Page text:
Women of Lipscomb: Leah Gwin

Women of Lipscomb: Leah Gwin

Women today are shattering glass ceilings, chasing dreams and looking to accomplish more than ever before. Leah Gwin is no exception. The 2016 Lipscomb alumna graduated with a degree in digital marketing and international business and has since found success at Lyft’s Nashville headquarters and Inflammo, a local startup. Gwin aims to be a leader in the workforce and to blaze a trail for women seeking equality while there. She said she hopes her efforts will one day encourage other women to actively pursue leadership positions as well. “I’d love to see women continuing to step up into leadership positions,” Gwin said. “Whether it is in business, at church, in politics, at school or at non-profits, I really hope to see the trend continue of women wanting to lead others and have an influence on the disparity in equality we have currently.” Nevertheless, Gwin also noted that she is aware of the trials she faces as a female in the business world. “From working while pregnant to getting behind while on maternity leave to attempting to master work-life balance to most likely coming back to work and making less than my male counterparts, I know that will most likely be one of the most difficult challenges I will have as a woman in business,” Gwin said. Despite these challenges, Gwin is an optimist, citing the phrase “stay amazed” as her life motto. “I want to constantly remind myself to be in awe of the beauty of life around me,” she said. “This mindset keeps me thankful, humble, excited and awake to the wonderful life around me.” Gwin uses this...
Women of Lipscomb: Aerial Ellis

Women of Lipscomb: Aerial Ellis

At age 22, she launched her first public relations firm directly following her college graduation. “The entrepreneurial spirit was just consistently running through me, so I decided to take a chance after several interviews and rejections,” said Lipscomb Strategic Communication professor Aerial Ellis. “I didn’t want to wait.” Aerial Ellis’ determination and strong work ethic have established her as a successful consultant, author, entrepreneur and professor. Later in her career, a client, who was having trouble getting both Baby Boomers and Millennials talking, approached Ellis. Ellis then developed a communications strategy that was not only internal, but external as well. She realized there was a market for this type of consulting work and saw the need for diversity and inclusion training being integrated into her courses at Lipscomb. This realization led to Ellis educating and consulting a countless number of students and industry professionals on cultural communication. ‘Transforming culture is a heavy task,” Ellis said. “This is mainly because culture is so dynamic, and there are so many moving parts to creating and shifting a culture. I try to focus on what I can shift using my communication skills as a communications professional.” Ellis expanded her audience with the release of her book The Original Millennial and is a winner of the Nashville Business Journal’s Women of Influence and “40 Under 40.” “I would most like to be remembered for maximizing every single gift that God gave me,” Ellis noted. In her career, she has used these gifts to demonstrate what an empowered woman looks like and has encouraged other women to unapologetically embrace their power. “An empowered woman...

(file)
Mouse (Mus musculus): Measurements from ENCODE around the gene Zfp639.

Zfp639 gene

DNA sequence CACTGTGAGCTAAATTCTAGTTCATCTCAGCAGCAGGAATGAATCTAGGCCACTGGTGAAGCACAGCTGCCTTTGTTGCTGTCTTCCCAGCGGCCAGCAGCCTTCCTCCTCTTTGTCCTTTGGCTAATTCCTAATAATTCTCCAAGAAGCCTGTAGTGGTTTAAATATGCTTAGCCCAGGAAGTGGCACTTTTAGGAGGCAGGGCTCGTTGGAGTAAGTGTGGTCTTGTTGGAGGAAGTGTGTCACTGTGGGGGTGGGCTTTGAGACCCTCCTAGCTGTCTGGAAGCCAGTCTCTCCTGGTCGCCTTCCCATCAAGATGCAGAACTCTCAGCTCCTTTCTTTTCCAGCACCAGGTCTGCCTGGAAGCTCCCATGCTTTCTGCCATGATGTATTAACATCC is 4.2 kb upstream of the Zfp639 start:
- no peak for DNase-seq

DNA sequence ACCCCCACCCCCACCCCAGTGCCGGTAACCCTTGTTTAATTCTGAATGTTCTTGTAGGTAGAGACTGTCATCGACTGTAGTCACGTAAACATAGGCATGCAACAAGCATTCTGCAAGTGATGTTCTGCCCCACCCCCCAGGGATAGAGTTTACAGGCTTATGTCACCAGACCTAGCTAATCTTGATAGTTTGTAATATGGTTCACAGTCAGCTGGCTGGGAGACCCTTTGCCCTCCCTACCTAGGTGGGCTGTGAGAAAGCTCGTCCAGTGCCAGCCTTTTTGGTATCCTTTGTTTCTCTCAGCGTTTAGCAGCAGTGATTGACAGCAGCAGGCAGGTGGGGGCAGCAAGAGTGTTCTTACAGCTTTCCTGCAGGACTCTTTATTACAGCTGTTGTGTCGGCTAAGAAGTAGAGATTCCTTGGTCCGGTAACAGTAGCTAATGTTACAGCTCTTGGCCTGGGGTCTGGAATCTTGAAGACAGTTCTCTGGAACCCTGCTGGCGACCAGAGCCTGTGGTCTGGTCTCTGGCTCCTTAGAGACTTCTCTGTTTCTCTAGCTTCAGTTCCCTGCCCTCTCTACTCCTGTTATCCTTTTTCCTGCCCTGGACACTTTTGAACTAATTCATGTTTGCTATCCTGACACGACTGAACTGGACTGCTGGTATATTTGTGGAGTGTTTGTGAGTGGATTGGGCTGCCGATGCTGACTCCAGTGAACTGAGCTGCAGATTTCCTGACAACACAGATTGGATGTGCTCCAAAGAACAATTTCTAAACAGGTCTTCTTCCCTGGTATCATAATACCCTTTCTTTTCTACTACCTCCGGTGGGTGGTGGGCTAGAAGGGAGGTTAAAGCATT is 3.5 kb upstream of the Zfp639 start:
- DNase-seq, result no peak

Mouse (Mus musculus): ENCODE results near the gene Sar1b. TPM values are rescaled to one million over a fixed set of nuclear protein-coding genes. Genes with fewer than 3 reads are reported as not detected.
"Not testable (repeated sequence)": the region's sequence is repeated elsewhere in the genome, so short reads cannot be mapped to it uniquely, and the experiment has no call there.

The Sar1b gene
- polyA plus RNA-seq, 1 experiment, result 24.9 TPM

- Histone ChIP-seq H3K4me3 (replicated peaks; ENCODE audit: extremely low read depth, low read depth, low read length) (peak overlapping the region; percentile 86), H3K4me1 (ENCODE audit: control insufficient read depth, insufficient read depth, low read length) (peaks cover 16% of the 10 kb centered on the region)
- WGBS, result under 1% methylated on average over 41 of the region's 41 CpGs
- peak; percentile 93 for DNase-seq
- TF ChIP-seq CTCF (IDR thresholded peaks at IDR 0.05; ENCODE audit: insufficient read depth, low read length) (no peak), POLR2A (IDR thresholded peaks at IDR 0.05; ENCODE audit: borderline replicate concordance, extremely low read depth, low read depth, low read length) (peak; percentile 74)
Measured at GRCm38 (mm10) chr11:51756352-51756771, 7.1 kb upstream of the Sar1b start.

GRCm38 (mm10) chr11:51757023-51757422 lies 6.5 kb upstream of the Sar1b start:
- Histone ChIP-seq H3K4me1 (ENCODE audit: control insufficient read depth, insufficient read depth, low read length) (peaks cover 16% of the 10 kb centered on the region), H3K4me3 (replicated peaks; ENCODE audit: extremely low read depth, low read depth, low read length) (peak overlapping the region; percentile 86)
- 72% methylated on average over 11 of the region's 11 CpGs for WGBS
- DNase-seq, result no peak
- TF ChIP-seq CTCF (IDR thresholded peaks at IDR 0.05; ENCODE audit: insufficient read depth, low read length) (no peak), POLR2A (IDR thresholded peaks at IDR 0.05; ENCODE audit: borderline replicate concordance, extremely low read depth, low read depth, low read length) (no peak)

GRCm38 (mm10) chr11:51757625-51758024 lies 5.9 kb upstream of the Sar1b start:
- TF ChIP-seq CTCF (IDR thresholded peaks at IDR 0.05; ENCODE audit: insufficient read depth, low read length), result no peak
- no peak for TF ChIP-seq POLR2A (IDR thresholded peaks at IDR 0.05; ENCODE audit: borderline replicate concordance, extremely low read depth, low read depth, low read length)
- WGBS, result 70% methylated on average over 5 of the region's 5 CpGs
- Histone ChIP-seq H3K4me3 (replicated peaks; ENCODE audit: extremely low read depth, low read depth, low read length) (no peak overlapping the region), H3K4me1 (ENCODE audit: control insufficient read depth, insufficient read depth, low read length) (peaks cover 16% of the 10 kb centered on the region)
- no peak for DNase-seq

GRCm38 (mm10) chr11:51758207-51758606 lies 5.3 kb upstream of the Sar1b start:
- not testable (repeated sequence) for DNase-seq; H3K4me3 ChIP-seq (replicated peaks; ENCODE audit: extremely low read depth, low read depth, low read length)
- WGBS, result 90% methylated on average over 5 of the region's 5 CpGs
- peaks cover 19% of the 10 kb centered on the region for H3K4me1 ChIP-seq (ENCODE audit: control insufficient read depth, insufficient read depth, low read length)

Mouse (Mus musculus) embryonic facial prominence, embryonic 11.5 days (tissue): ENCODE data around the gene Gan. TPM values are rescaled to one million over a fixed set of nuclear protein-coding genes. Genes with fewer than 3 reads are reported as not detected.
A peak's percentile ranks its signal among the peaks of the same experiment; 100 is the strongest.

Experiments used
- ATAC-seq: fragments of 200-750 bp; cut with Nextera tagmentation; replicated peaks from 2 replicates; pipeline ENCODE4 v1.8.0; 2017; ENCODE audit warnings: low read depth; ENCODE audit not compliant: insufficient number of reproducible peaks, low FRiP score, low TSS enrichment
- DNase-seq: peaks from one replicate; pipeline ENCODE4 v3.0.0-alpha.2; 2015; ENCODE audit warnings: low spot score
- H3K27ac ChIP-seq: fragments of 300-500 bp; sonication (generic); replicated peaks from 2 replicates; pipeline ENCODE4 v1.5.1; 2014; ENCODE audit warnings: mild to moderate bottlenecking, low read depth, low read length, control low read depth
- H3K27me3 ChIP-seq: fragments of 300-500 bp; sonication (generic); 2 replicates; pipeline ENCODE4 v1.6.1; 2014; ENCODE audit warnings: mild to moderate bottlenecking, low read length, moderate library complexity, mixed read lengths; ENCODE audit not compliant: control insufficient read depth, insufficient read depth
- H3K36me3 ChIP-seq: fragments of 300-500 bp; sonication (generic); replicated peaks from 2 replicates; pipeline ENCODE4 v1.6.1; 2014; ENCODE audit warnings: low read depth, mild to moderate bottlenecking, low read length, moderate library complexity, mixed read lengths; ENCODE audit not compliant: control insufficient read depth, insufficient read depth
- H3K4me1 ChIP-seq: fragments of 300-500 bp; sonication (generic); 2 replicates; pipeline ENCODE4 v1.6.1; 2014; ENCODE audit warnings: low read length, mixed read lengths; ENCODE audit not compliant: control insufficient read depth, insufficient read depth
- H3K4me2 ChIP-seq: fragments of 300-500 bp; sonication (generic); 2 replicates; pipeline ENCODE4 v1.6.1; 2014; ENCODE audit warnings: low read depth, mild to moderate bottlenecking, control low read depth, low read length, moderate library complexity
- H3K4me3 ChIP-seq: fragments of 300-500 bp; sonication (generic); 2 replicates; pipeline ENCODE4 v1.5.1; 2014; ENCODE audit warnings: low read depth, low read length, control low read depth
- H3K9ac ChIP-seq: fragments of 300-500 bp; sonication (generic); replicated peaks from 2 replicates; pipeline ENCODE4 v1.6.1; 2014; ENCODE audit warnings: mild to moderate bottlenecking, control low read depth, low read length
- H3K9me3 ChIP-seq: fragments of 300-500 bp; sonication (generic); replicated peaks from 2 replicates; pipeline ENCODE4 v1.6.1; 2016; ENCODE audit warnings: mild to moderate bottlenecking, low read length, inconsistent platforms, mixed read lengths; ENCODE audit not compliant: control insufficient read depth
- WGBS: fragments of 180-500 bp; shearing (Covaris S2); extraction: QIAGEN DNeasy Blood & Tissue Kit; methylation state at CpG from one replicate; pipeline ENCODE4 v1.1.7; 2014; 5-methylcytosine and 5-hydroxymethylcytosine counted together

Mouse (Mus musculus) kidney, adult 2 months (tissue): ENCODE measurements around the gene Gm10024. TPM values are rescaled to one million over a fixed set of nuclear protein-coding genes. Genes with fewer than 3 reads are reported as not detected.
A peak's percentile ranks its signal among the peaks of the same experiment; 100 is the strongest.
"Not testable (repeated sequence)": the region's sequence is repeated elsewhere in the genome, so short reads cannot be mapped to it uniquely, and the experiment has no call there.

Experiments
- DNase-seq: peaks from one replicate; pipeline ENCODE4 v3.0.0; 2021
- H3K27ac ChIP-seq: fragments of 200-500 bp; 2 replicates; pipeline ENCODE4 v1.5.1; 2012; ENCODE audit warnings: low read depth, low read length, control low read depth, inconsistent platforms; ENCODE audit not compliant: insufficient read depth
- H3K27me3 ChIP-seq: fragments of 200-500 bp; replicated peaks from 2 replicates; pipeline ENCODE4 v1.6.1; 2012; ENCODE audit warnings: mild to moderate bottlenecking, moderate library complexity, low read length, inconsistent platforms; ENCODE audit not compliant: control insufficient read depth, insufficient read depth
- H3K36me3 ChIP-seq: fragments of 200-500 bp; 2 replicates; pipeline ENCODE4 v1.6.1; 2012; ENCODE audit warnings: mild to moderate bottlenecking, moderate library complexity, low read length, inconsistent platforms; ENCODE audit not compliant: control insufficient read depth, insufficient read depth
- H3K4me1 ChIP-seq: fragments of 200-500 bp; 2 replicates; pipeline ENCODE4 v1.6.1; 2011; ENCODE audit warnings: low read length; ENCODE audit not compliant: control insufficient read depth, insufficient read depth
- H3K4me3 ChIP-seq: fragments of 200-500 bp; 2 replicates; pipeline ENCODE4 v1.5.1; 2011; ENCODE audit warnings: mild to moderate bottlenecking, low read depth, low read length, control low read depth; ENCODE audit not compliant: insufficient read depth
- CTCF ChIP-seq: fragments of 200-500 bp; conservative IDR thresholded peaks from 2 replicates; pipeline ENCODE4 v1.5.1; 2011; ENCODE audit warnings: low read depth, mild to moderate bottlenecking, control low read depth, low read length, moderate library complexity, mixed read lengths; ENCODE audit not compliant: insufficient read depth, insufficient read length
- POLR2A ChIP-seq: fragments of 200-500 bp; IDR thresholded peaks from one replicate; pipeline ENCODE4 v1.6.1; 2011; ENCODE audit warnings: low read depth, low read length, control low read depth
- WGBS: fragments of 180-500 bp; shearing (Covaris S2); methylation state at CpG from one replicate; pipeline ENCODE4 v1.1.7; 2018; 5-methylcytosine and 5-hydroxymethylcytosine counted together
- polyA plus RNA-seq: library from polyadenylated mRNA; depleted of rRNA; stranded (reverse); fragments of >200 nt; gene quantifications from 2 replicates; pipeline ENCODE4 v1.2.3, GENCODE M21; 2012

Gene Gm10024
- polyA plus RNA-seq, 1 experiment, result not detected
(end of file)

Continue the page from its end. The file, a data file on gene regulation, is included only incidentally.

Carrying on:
Women of Lipscomb: Lindsey Nance

Women of Lipscomb: Lindsey Nance